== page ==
NOTE: I totally believe in breastfeeding. This article is meant to help moms minimize the chance of their children experiencing cavities from breastfeeding.
Breastfeeding and cavities in your kid’s mouth:
Breastfeeding has many advantages that are great for your child’s wellbeing, however you need to be aware of the following regarding your child’s oral health while breastfeeding:
- Children’s teeth develop from the time they are born until they are 7-12 months old when the teeth make their way through the gums and appear in their mouth. Any residual sugar from milk needs to be avoided while the teeth are growing inside the gums. This means that you should never let the child fall asleep while breastfeeding
- If falling asleep is inevitable, then have a bottle ready with warm water and have them drink that to clean their mouth before they fall asleep
- Wet wipes (natural, with no chemicals or toxins) or a damp, soft cloth are great to clean their gums after they drink milk
Remember, just because you don’t see any teeth in their mouth doesn’t mean that their habits won’t affect their teeth growing in. Rampant caries (decay) is the number one problem with breastfeeding.
This means that before teeth appear in the oral cavity, they will have decay on them. Click here for more on: early childhood caries statistics
Infant tooth decay is a major issue and can be easily prevented. I suggest the following while breastfeeding your child to help prevent early childhood caries:
- Limit your child’s time while breastfeeding to as minimal as possible
- Make sure your child is awake during breastfeeding
- Have a bottle of water ready and every time your child is done, give him/her water to drink
- Make sure no sugary milk stays in their oral cavity. Remove all milk when you are done
We at Dr. Brite advocate breastfeeding whenever possible. It has proven benefits for both mother and baby. The focus of today’s article is solely to alert you to the oral care concern for your baby and what you should be aware of.
1. Can breastfeeding cause cavities in baby?
Breast milk and breastfeeding alone do not cause cavies.
According to a commonly held belief held by some new parents, breast milk contains sugar that can cause cavities in newborns and infants. This is not true at all.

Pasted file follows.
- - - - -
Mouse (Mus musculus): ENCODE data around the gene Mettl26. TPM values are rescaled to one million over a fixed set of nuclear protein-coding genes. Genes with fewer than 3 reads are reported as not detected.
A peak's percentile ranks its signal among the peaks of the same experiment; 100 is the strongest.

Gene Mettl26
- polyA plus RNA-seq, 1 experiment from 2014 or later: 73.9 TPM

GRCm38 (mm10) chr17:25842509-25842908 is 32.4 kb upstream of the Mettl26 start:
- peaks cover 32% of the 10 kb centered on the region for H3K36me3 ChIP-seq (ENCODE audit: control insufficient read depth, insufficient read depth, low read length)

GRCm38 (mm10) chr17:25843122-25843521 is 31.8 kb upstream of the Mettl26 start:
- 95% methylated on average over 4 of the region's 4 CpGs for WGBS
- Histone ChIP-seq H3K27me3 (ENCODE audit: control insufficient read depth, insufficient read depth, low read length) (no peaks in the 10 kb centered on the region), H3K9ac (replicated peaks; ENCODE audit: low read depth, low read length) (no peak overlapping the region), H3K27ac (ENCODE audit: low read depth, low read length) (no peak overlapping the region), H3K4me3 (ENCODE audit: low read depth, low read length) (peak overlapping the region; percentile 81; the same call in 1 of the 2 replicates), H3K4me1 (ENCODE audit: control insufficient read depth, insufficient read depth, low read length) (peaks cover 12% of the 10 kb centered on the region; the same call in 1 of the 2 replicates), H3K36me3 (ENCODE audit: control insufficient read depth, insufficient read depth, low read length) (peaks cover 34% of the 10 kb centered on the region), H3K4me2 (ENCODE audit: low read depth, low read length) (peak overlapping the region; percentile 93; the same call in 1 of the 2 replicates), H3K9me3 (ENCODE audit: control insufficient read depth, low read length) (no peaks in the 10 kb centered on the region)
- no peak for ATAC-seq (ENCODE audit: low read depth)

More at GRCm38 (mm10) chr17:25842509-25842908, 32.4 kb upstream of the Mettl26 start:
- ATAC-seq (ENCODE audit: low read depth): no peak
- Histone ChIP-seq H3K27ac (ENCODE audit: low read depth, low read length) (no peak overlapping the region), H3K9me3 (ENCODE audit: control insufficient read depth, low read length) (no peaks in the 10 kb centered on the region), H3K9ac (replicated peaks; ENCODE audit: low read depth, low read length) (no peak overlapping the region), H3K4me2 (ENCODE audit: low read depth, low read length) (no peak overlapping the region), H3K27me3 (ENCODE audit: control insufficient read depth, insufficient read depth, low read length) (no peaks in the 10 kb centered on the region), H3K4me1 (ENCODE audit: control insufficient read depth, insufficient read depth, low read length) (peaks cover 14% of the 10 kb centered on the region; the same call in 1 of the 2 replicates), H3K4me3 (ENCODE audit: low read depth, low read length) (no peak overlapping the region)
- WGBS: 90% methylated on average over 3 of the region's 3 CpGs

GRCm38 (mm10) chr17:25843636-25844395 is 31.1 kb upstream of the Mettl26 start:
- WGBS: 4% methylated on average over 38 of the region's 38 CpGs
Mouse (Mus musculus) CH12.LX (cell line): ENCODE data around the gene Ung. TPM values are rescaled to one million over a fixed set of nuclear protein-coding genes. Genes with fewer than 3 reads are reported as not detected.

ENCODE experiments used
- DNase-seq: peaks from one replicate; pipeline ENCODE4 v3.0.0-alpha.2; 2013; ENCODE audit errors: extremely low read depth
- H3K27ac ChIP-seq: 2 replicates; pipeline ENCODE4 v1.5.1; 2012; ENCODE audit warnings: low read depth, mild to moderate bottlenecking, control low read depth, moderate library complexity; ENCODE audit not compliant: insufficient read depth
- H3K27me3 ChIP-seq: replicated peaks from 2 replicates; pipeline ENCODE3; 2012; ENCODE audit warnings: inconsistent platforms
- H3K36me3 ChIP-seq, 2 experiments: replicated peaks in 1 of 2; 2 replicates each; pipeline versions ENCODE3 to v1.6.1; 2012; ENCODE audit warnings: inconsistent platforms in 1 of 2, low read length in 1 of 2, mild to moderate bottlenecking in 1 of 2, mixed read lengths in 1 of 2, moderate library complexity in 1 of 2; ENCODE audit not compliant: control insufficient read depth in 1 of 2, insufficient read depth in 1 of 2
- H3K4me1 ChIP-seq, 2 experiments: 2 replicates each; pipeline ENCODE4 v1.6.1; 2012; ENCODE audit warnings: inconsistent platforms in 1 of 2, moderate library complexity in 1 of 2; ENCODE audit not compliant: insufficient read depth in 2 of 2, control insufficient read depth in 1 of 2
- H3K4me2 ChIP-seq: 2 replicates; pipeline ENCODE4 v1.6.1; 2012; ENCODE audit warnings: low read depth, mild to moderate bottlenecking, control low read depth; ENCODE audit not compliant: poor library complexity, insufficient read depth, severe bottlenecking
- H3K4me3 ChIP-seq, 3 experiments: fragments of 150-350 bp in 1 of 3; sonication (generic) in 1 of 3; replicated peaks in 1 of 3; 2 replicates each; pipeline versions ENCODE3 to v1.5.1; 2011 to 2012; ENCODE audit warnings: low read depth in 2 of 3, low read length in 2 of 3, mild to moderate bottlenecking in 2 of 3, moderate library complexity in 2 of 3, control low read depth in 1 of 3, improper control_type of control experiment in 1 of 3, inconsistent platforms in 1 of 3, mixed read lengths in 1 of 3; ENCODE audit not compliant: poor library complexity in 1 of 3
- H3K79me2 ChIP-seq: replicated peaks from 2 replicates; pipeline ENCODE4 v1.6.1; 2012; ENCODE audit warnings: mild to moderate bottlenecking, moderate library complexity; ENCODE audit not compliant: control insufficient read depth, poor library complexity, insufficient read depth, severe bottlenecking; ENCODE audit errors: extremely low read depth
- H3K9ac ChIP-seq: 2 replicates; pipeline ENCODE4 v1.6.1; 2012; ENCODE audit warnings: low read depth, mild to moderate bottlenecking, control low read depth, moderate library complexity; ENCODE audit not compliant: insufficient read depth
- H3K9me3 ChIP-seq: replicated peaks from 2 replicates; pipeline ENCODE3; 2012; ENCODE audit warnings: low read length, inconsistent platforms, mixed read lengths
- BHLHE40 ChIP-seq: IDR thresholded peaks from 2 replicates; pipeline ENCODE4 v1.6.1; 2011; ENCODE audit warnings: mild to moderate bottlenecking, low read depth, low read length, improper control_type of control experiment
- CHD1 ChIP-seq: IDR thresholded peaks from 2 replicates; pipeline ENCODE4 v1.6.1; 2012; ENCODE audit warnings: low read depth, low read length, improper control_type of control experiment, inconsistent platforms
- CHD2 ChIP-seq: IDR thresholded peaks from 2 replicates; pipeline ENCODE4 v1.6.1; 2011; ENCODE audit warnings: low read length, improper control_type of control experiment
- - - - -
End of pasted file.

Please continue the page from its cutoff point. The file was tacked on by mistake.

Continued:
2. How can I protect my baby's teeth from cavities?
What Can We Do to Avoid Cavities?
1. Establish healthy oral hygiene habits from an early age. Instruct children to brush their teeth at least twice a day with fluoride toothpaste and to floss on a daily basis.
2. Make sure you get adequate fluoride. Fluoride treatment on a regular basis toughens the enamel, making it more difficult for acid to enter.
3. Some foods should be limited or avoided.
3. Can breastfeeding affect toddler teeth?
In addition to the continued health benefits for both mother and child, breastfeeding promotes optimal jaw and tooth development. A breastfed child is less likely to have crooked teeth , and the longer the child is breastfed the greater the reduction in risk.
4. Does breastfeeding affect teeth growth?
An Australian study with more than 1100 children, published last year in Paediatrics, found that exclusively breastfed children had superior teeth and jaw alignment by the time they were 5. Compared to those who were not, they had a 72 percent lower risk of developing these problems.
5. Will breastfeeding at night cause cavities?
Nursing (especially at night) is frequently cited as a cause of tooth decay, just as letting a baby sleep with a bottle of milk is tagged with baby bottle mouth. However, no conclusive evidence has been found to link nursing to cavities (whether done at night or otherwise).